Sage workshop displays Native American traditions to Mason students

Students tie sage bundles with blue string to emulate the sky (photo by Walter P. Parrish).
Students tie sage bundles with blue string to emulate the sky (photo by Walter P. Parrish).

The Native American and Indigenous Alliance and the Office of Diversity kick off the month of November by teaching Mason students the spiritual and practical uses of sage.

November is National Native American Heritage Month. On Nov. 4, 2013, members of the NAIA gathered to wrap sage bundles and talk about the significance of sage, a small perreniel evergreen shrub, in the Native American community.

T. Carter, historian and fiber artist, lead the event telling the students about her time at George Mason when she was president of the Native American and Indigenous Alliance. Carter started the event by lighting up sage in a stone bowl, saying that the smoke would cleanse the participants. Walking over to each person, she let them waft the cloud of smoke north, south, east, west, and finally to their heart. According to Carter, the sage was special because it was brought to the event from the Black Hills of South Dakota where she grew up.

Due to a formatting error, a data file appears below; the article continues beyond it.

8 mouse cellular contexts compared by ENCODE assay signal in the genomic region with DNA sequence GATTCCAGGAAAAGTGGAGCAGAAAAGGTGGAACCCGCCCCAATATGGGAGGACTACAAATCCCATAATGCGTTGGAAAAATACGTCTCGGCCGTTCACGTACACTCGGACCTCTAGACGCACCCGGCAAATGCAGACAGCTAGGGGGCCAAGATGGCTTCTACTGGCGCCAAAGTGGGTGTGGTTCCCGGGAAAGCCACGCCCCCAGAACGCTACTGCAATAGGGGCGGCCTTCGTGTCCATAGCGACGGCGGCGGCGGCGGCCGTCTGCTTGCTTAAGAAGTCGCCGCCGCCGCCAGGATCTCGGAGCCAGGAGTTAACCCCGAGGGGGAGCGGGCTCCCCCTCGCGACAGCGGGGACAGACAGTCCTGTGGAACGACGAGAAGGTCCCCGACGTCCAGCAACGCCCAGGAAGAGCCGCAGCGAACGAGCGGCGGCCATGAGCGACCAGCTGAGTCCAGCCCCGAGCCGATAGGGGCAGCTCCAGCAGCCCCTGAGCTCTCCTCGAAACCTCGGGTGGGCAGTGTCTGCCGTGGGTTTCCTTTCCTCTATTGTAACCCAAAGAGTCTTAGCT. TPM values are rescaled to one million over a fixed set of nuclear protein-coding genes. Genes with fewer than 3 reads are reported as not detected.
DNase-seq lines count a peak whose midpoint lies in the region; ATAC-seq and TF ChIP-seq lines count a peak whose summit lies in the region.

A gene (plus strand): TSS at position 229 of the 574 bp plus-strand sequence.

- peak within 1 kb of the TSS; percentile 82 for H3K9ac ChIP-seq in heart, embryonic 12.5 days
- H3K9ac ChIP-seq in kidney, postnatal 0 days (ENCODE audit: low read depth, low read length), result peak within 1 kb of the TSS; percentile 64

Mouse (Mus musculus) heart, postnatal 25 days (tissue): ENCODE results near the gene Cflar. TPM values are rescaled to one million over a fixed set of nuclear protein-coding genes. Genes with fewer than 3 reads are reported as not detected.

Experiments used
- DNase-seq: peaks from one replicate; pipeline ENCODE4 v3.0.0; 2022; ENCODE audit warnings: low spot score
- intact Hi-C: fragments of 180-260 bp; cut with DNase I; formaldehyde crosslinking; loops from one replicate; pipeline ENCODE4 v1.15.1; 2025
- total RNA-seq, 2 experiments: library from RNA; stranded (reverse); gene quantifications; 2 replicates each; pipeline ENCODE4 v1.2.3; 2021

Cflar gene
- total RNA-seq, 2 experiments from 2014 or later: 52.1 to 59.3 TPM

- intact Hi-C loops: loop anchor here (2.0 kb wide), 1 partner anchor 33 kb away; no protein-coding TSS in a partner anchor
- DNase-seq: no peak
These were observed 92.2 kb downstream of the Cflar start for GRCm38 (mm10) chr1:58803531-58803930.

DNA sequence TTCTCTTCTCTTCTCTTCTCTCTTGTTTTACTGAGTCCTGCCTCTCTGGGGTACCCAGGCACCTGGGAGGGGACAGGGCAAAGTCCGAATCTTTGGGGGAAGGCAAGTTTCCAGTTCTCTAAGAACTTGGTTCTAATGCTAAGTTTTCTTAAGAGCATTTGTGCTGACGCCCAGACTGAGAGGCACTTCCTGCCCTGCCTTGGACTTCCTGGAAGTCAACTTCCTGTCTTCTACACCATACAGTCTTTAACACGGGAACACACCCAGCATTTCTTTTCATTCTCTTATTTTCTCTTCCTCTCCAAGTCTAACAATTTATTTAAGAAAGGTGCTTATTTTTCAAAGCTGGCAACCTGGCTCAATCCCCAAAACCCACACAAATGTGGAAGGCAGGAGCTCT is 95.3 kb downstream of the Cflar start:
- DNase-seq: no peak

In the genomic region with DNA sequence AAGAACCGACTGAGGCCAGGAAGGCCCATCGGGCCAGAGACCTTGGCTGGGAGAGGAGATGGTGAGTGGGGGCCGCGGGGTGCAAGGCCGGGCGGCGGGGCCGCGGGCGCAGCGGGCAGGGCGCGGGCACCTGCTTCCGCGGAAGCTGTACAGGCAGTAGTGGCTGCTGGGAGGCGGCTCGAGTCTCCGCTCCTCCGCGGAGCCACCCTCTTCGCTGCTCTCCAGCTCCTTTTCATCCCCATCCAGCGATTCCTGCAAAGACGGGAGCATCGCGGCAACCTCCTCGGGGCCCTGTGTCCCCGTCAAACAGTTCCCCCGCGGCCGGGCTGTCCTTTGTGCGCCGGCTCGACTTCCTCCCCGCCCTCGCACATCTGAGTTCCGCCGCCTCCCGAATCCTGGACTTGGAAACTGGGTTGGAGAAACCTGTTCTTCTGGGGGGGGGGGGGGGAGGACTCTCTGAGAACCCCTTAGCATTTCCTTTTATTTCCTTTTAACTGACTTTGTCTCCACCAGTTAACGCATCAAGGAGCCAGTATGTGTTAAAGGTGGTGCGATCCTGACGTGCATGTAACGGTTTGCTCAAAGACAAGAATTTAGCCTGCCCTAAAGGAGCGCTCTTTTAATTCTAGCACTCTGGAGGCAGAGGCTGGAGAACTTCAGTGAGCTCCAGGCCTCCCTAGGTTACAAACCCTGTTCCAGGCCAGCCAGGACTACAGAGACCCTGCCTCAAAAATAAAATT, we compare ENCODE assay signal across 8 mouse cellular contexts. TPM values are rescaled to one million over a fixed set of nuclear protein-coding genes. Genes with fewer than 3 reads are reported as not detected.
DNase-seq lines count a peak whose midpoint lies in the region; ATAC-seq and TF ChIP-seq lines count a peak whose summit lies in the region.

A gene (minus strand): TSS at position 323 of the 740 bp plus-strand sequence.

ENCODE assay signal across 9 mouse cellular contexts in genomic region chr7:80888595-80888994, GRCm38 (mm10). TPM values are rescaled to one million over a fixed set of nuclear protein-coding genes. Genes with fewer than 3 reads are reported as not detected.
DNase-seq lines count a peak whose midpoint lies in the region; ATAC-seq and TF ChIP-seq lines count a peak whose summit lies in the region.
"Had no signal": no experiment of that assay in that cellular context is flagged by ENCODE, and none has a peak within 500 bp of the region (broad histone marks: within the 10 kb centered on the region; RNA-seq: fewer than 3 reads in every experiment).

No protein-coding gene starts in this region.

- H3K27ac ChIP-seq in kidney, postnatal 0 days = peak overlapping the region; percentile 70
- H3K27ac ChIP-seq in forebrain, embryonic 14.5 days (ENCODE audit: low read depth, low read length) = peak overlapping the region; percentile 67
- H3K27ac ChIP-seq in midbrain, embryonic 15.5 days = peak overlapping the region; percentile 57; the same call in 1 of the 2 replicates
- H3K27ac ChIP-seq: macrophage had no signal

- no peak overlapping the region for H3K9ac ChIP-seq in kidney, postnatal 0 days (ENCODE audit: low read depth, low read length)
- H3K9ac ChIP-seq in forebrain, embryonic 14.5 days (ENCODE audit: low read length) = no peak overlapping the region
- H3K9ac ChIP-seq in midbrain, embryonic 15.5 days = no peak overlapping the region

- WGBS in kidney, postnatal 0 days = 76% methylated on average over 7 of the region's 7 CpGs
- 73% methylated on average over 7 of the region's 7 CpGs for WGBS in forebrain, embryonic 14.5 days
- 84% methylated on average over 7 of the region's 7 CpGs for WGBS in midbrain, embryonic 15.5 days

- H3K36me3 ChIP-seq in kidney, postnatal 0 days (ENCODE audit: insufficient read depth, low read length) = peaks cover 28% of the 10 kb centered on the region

In the Native American culture, sage is traditionally used to ward out evil, to cleanse, and for tea. It helps to clear away negative energy and to attract positive ones. Its smoke purifies the mind and body.

Carter taught participants how to wrap blue string, to symbolize the sky, around bunches of sage. At the end of the workshop, the bundles were collected to be passed out as gifts at George Mason’s University’s 11th Annual Veterans’ Powwowthe major event this week for National Native American Heritage Month.

By the end of the evening, the participants created 98 bundles of sage wrapped with blue string.

The NAIA and Office of Diversity will also be hosting the Eleventh Annual Veterans’ Powwow on November 7 in Dewberry Hall from 1 to 9p.m. According to the Office of Diversity, it is currently the longest running powwow in the region. There will also be a Native American Heritage Lunch on November 8 from 11 a.m. to 2 p.m. at Southside.

There is a complete calendar of this month’s events at


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